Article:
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Posts Tagged ‘eternal life’


Deuteronomy 11: Wonders

Tuesday, September 13, 2022

Love the Lord your God and always heed God’s charge.

The wonder of God’s love is so easily overlooked, so quickly put aside.

The land into which you are crossing drinks in rain from heaven.

We often think of rain as an obstacle for some activity we have planned, or as a spoiler of an otherwise beautiful day.  In this reading, we pause to remember that it is the rain that nourishes and sustains.

Take these words of mine into your heart and soul.  Bind them at your wrist as a sign, and let them be a pendant on your forehead. 

These are the words we hear echoed with the Shema of chapter 6 verses 4 to 9.

Teach them to your children, speaking of them at home and abroad, whether you are busy or at rest. 

These are concepts we speak to ourselves but that we hesitate to speak to others, especially when we are rushed or tired.

You are about to cross the Jordan to enter and occupy the land which the Lord, your God, is giving you. 

We have been assured a fertile place in which to flourish, a land of promise and goodness.

We have been guaranteed a love far greater than any we can imagine, a love that forgives always, a love that never diminishes or loses interest.

We have been asked to keep these words close and to repeat them to those who follow.

We have been asked to hold God close, to follow God’s way, and to call others to likewise follow.

This request is not a great one when what we receive in exchange is the gift of eternal life, of eternal nourishment, of eternal love, of eternal wonder at the goodness of our God.


Click on the image above to learn more about the Shema, or visit: https://www.learnreligions.com/what-is-aishes-chayil-p4-2077021

A Favorite from Monday, April 26, 2010.

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John 6:52-71: Some Left Over – Part Xbread-and-wine

Wednesday, August 10, 2022

In so many ways, and on most of our days, we ask God as Jesus’ disciples do in today’s Noontime: This [bread of life discussion] is hard; who can accept it?

Jesus says to his disciples as he says to us: Does this shock you? It is the spirit that gives life, while the flesh is of no avail. The words I have spoken to you are spirit and life.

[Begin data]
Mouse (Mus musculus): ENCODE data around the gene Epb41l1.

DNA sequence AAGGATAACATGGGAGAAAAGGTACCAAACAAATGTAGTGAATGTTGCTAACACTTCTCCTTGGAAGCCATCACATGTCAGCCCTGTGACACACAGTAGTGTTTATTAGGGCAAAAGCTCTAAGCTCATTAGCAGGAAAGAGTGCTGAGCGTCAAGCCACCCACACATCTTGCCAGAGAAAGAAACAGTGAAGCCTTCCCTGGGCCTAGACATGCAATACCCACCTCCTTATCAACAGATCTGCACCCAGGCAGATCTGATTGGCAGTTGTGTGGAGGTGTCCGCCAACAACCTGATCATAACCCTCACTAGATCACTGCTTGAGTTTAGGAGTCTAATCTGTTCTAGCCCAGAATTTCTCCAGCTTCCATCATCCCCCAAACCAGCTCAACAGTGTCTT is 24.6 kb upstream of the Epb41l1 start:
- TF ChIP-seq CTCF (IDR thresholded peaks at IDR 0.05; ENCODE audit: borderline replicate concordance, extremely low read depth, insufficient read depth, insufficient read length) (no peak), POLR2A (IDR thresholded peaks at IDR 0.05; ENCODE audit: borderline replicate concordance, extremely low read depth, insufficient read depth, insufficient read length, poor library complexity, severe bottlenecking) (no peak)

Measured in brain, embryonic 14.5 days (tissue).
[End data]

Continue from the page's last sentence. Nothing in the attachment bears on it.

And we may question as Jesus’ followers always do: Master, to whom shall we go? You have the words of eternal life.

Jesus knows that we do not understand the full impact of his words and he also knows that he will be betrayed by us in some way great or small. And so Jesus says: Did I not choose you? Yet is not one of you a devil?

Jesus refers here to Judas and he might also be referring to one of us; yet so great is Christ’s heart, so magnanimous is the Creator and so transforming is the Spirit that God’s unbounded love can heal each of us when we return to Christ with our foibles and faults fully visible in our hands as offering to our loving God.

God says: No matter how egregious or small the error, no matter how heinous or petty the action, no matter how deceitful or damaging the word, my love is great enough to redeem you. My heart is full enough to heal you. My wish to have you with me in all space for all time is greater than any wrong you may have done. Turn to me, for in my eternal living there is always enough love left over.

Compare these verses in various versions of the Bible using the scripture, and listen for God’s words of eternal promise and everlasting life.


Image from: https://creativemarket.com/camaralenta/1227831-Grapes-wheat-bread-and-wine-featuring-wine-bread-and-communion

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John 6:16-35: Some Left Over – Part VIIIloaves-fish

Monday, August 8, 2022

Chapter 6 of John’s Gospel contains what is called the Bread of Life Discourse in which Jesus amplifies the miracle his followers have just witnessed, the multiplication of loaves and fish. Bracketed by this miracle and discussion of Jesus as eternal bread is a well-known story: Jesus walks across the stormy waters to rescue his friends from their swamped boat, saying, “It is I. Do not be afraid”. Now the disciples have ears that are ready to hear the love story Jesus wants to impart. The miracle of fish and loaves will expand at the last Passover meal Jesus will share with them to encompass the world in the Creator’s enormous embrace of love. The bread and wine that Jesus will part with them will become Christ’s body and blood. The multiplication of loaves, the breaking of bread and the offering of wine will be experienced in a momentary reality that becomes an eternal embrace of love. The miracles they have experienced – and those they will continue to experience – are more than mere metaphor. They are an act of love.